In time the middle of the arch might fall through and a stack be left in the same manner as will surely happen to Durdle Door in Dorset. It was important for W.G. Sebald that the included photographs should not stand out unduly from the text. Not only as a writer does he not want it to be ‘all about the images’ but also the greyness of them, the indistinctness of them, suits the writing, which although containing many sentences of beauty is as flat as certain expanses of East Anglia. The style is formal and in truth the only dramatisation is through the quoted writings of others and the occasional encounter. This allows the book to gain an almost titanic density despite being only around 300 pages long.

The introduction of Joseph Conrad, Polish exile, sea captain, and eminent English writer, who chose England in a way that Sebald electing to write in German perhaps did not, serves as an excuse to present an exhibit of the ‘opening up’ of the Belgian Congo. The interesting history of Roger Casement follows, the British diplomat and man of conscience, who highlighted inhumanities not only in the Congo, but also in Brazil, and then in Ireland. He was hung for treason, after an attempt to get German help for the Irish Republicans, prior to the Easter Rising. The narrator draws the conclusion that it was Casement’s homosexuality (clearly used against him in the trial) which led him to identify with ‘the continuing oppression, exploitation, enslavement, and destruction, across the borders of social class and race, of those who were furthest from the centres of power’. I am undecided whether this is a valid thing to say or merely a liberal autonomic reflex of the kind that presumably goes as unremarked as breathing in comparative literature departments across the land. I’ll let you make the call.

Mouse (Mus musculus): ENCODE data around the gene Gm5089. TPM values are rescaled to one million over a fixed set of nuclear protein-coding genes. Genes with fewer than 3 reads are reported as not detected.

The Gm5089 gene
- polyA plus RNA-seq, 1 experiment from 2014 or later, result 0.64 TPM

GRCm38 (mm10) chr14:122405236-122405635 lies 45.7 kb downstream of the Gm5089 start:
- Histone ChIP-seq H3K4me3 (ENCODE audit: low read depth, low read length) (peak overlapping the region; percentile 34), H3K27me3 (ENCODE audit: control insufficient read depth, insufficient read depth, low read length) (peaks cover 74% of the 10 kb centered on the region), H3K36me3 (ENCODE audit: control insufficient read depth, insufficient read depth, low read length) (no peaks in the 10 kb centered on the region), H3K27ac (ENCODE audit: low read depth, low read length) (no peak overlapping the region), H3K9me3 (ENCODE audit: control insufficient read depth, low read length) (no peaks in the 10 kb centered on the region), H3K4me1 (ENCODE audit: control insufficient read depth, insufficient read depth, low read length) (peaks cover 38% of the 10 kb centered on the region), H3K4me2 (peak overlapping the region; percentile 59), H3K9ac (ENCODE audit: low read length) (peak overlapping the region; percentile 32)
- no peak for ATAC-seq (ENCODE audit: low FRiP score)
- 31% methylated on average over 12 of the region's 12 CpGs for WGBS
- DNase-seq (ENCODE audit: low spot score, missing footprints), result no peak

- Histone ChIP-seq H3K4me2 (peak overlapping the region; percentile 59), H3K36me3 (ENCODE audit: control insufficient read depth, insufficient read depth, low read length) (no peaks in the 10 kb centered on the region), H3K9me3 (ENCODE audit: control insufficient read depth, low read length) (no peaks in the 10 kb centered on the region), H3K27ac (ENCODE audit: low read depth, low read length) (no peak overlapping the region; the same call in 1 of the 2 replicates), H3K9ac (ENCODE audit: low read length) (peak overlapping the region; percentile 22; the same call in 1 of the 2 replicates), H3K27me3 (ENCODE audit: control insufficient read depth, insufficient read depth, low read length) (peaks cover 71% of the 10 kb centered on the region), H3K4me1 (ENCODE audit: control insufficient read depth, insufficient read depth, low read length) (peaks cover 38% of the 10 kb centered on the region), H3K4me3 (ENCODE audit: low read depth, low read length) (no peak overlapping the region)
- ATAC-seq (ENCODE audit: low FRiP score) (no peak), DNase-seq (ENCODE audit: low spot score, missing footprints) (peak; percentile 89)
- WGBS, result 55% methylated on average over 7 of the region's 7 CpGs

In the person of Roger Casement, Sebald, whose name would not be out of place in an Anglo-Saxon historical novel, is able to call England to account, and there is undeniably, although understandably, something of the who are you to judge us feeling about this. I suggest that there is solace to be gained from meditating on the appalling behaviour of others in addition to your own, as well as from the distancing effect of historical perspective. This ‘ponderous Saxon’ (to quote Ulysses again) who also happens to be partly Irish can surely recognise such a manoeuvre. The problem it seems to me is that in the confessional, the priest is not interested in hearing about the sins of others, he is interested only in absolving you from your own.

I want to leave you with another image that is assuredly not in the Sebald style, or at least his style as it presents itself in The Rings of Saturn. It is by arguably the greatest of all English painters, J.M.W. Turner. This small painting of Dunwich, Suffolk, was one of eight drawings in body colour on grey paper, engraved for a work entitled, The East Coast of England. It was painted around 1830 when the ruins of All Saints church were still to be seen on the cliff. I’ll let the picture say the rest.